GLENDALE, Ariz. -- Dodgers pitcher Ted Lilly said his stiff neck improved enough to throw a bullpen session Thursday, but team trainers put it off one more day, when the club will decide whether Lilly opens the season on the active roster or disabled list.
Lilly hasn't pitched since March 21 after a flare-up of a neck issue he has had for years and that forced him out of a game last August. Manager Don Mattingly said the club will determine by Friday whether it needs to adjust the work schedule if Lilly won't make his first scheduled regular-season start in San Diego on April 7.
Mattingly said the backup plan is to move fifth starter Chris Capuano into Lilly's third spot and replace Lilly on the roster with a reliever, most likely Josh Lindblom, who could be optioned to the Minor Leagues when Lilly returns. Prior to the Lilly injury, Capuano was expected to be skipped the first time through the rotation because of a day off five days into the season.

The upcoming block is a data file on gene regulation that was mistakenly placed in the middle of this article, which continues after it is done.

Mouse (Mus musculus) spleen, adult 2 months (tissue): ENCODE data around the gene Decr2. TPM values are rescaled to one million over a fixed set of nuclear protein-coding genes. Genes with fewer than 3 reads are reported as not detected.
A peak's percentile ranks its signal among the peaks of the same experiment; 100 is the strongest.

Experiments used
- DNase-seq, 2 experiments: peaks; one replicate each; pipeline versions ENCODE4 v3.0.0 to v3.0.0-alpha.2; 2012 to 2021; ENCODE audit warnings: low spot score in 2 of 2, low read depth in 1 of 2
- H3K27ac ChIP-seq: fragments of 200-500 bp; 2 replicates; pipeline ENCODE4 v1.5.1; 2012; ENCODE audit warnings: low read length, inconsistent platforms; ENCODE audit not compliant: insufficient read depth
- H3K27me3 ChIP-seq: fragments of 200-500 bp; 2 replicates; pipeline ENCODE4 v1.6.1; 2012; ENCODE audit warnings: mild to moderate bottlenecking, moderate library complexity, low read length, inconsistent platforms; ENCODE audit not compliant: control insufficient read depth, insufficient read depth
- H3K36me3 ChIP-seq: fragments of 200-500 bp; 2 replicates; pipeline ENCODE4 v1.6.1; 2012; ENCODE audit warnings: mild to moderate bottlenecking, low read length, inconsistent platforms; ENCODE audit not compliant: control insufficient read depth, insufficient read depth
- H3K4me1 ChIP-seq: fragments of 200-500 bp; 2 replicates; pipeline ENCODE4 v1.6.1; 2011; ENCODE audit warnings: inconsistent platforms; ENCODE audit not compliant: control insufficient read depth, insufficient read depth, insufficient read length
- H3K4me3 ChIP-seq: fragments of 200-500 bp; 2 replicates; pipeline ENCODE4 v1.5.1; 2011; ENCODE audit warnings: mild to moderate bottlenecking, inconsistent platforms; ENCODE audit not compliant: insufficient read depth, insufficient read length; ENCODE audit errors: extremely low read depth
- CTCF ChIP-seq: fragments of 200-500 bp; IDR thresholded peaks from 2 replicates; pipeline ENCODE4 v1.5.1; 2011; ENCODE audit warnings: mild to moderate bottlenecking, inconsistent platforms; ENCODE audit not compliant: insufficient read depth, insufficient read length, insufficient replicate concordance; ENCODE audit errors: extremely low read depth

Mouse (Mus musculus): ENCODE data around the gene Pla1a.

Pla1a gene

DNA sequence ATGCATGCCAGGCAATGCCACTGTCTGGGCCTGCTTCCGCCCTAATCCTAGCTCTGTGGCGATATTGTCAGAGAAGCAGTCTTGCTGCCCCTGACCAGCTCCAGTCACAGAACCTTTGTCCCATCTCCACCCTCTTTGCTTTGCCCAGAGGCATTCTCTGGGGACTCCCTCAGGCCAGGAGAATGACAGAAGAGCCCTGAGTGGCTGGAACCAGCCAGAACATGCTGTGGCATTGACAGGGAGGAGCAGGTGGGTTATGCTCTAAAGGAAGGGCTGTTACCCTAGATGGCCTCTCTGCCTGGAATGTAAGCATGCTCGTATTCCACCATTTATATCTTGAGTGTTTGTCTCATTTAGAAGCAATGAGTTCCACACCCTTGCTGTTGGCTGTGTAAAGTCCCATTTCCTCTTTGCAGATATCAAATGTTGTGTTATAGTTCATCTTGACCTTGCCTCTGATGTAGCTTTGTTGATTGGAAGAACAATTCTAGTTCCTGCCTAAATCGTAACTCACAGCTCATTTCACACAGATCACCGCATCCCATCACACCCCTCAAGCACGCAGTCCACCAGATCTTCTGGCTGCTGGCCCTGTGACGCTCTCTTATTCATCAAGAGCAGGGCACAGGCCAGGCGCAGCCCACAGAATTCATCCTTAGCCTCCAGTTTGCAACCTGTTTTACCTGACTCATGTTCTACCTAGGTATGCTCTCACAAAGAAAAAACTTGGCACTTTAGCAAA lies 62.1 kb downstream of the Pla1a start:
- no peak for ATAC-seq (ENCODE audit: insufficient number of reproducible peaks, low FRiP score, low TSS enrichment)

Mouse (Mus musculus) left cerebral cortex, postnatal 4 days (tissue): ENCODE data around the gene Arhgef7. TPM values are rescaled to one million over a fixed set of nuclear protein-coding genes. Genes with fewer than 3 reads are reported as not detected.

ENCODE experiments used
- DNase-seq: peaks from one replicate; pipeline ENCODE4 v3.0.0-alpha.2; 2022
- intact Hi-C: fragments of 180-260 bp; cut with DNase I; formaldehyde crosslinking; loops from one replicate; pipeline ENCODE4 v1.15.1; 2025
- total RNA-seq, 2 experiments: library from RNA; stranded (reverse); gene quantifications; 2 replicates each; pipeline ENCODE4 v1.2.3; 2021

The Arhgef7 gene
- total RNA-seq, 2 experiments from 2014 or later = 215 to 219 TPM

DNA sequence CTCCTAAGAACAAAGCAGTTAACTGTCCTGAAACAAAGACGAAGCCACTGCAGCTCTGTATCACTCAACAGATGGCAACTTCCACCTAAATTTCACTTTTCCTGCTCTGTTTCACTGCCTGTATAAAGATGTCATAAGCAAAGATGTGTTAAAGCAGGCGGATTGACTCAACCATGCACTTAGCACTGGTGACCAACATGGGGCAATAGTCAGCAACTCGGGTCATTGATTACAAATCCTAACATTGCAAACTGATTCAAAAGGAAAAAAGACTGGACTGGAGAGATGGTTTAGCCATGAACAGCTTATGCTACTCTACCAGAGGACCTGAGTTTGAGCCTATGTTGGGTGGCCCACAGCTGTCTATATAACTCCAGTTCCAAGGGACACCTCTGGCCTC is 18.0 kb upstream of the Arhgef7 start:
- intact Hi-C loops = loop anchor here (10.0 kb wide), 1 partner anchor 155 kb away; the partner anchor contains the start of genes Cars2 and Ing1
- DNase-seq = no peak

"We want Ted healthy and feeling good," Mattingly said. "We need to get him stretched out and have him bounce back from a start. He's missed time and that's put him behind. He's going to need to be where we need him to be. We have to weigh the risks and rewards."
Mattingly hasn't forgotten that Lilly missed about a week with illness last Spring Training and suffered through a difficult first half, encountering elbow soreness that prevented him from making between-start bullpen sessions. It wasn't until the second half that Lilly got on track and helped the Dodgers make their late run.
Lilly would probably pitch in one or two simulated games with the Major League club rather than stay in Arizona to pitch in extended Spring Training games, Mattingly said.
The manager also said that reliever Matt Guerrier came out of a Minor League game Wednesday healthy and has been removed from the club's injury list after missing time with a sore lower back.
Infielder Adam Kennedy continues to progress from a mild groin strain, but Mattingly said he hasn't been cleared to run as a precautionary measure.